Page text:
At this point you can verify your DNS setup on the following tool from the iodine team: https://code.kryo.se/iodine/check-it/

Iodine must be running on the server and be reachable from the internet!

If you’re in the right path you should see this message.

It is also a good moment to check what is your client’s public IP address and note it down, that will help verify later that DNS tunneling works.

It is important to use tools that make you look professional.

6. Run iodine on the client and establish the DNS tunnel:

On the client:

root@kali:~#iodine -I 50 -f -P password t.exampledomain.xyz.

iodine tries many encoding methods to see which is more suitable.

A new network interface should appear in your client, and you should be able to ping the server’s tunnel IP address we configured before.

dns0 will now appear under your client’s network interfaces
You should be able to ping the server, even SSH into it. All through your fresh DNS tunnel.

Now, at this point you could set up a route for your traffic to be sent to 10.0.0.1 and you’d be good to go. However DNS traffic is not encrypted so an extra step we can take is…

7. Establish an SSH tunnel over the DNS tunnel:

On the client establish an SSH tunnel against the server:

ssh -D 8080-N 10.0.0.1

-N makes it not execute a remote command, -D creates a socket to listen on this port and whenever a connection is done to it it forwards traffic over the SSH tunnel.

8. Change proxy settings accordingly on your browser:

9. Enjoy your slow, yet free, internet access.

Good way to test it is checking that your public IP address on the client is now the same as on the server… Congratulations!


4. Blocking DNS tunneling on your network (with an example!):

Now this is the bit where I’ve struggled to find more information on.

There’s many approaches you can follow to block DNS tunneling, which one to choose will depend on your current deployment:

1. Detection of known malicious domains:

This is done by analyzing the DNS queries from your network and if one of them is for a known bad domain, it is dropped.

The easiest way to implement this is by using a public DNS resolver that provides a layer of security. Free examples of this are Cloudfare (just check you’re not using 1.1.1.1 in your network…), or OpenDNS (free for home use). Enterprise solutions include some of the Infoblox products or Cisco Umbrella to name the most common ones.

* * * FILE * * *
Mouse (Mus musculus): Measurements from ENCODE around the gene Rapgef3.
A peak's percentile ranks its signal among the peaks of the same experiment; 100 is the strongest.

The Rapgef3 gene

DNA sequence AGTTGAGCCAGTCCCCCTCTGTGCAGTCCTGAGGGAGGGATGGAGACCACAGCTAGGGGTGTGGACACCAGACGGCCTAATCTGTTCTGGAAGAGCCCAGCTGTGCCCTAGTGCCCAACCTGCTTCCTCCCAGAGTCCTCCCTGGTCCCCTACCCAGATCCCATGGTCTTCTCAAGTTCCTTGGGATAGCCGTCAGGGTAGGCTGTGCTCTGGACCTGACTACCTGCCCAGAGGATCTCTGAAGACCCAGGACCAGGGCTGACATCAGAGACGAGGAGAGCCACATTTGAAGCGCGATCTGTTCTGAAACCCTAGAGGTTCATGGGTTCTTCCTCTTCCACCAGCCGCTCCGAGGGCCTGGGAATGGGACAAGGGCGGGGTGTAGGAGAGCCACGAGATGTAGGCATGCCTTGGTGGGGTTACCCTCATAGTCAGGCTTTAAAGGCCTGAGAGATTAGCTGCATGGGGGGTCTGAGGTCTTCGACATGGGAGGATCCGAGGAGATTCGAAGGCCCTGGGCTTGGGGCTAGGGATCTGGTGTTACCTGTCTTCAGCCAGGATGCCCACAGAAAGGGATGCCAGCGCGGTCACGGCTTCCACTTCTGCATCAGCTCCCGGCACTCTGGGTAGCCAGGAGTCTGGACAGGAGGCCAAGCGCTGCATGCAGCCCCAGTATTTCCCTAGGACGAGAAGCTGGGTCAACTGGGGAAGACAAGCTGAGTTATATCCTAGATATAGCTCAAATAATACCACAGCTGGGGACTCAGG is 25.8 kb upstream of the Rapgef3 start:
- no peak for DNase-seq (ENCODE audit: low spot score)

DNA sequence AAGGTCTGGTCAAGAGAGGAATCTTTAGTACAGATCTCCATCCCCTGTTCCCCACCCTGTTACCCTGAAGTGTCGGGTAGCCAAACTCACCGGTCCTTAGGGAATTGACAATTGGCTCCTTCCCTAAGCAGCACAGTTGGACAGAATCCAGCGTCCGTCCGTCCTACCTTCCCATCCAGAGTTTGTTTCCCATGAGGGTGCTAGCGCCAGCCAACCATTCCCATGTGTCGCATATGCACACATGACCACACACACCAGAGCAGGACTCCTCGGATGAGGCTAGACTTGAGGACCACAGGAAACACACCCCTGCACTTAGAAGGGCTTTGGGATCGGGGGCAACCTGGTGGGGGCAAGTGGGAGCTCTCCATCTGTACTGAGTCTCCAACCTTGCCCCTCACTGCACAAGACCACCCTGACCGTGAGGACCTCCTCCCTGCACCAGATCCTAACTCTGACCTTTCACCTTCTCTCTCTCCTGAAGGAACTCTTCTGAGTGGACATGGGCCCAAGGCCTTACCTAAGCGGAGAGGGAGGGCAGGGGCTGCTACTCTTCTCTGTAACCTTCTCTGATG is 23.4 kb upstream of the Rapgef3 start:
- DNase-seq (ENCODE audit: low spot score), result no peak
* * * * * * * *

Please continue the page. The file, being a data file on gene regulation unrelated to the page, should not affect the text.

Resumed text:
Alternatively some firewalls provide URL security and might be able to block known domains.

For this method you are relying on a blacklist of known malicious domains, so if you are victim of a targeted or small scale attack, chances are this is going to be useless.

2. Traffic Analysis:

More of a reactive measure, however if we have an idea of the average DNS requests in your network or hosts you should be able to detect when there is a sudden increase in DNS activity.

Again, there are many tools you can use for this. From firewalls that have application visibility (most NGFW should do this), network flow analysis tools, or dedicated DNS security appliances like the ones from Infoblox.

3. Intrusion Prevention Systems:

Some IPS systems such as Snort will include detect packets unique to iodine:

Some other more generic rules will detect long URLs in DNS requests, these rules that can easily be bypassed by shortening the payload in every request (although slowing down the tunnel speed).

Blocking DNS Tunnel — An example:

During my Iodine deployment I was sending all traffic through a Palo Alto Networks firewall in my environment. The plan was to play first the attacker role and later the defender.

First I configured a basic URL filtering rule to block social network websites:

I blocked social networking sites on the URL filtering engine and soon I was browsing them again.

In seconds I established my DNS tunnel… and it worked! Soon I was loading Facebook.

I was surprised on how easy it was to bypass the URL filtering engine, and then I proceeded to switch teams and see how could I block this.

The starting point would be traffic analysis, I expected a big amount of DNS traffic and then some convoluted solution to block sudden changes in traffic patterns.

However this is what I found to my surprise:

Basic application usage analysis on a Palo Alto Networks firewall

The firewall was detecting that I was sending TCP traffic over DNS. But how?

Clicking on the application details I could see the following:

It looks like the application detection engine detects traffic from most DNS tunneling tools, in a similar way as we saw that Snort has a couple of rules to detect Iodine traffic, and puts them under the same category.

Grouping all these types of apps into one application group makes it more easy to manage than having a single Snort alert.

Let’s create a rule now that will block these type of applications:

First I create an Application Filter for Evasive apps with a high risk rating. Notice tcp-over-dns is in the list.
Second I define that this will be for traffic sourced from inside my network.
And finally, we make the rule Deny all this traffic. Check this article to see what is the difference between a Deny or a Drop.

Easy! Let’s see if it works:

First we run Iodine…

.. and apparently iodine can’t establish a tunnel anymore!

Job’s done! Our network should now be secured against most DNS tunneling attacks.

To simulate a true real world scenario I should switch sides again and try to bypass again this firewall but being honest, that would be way more complex.


Remember to always test your defenses, at least before this dude does:

Always match the color of your balaclava with your vest.

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Roger Galobardes

Written by

Cybersecurity experiments. Simplified.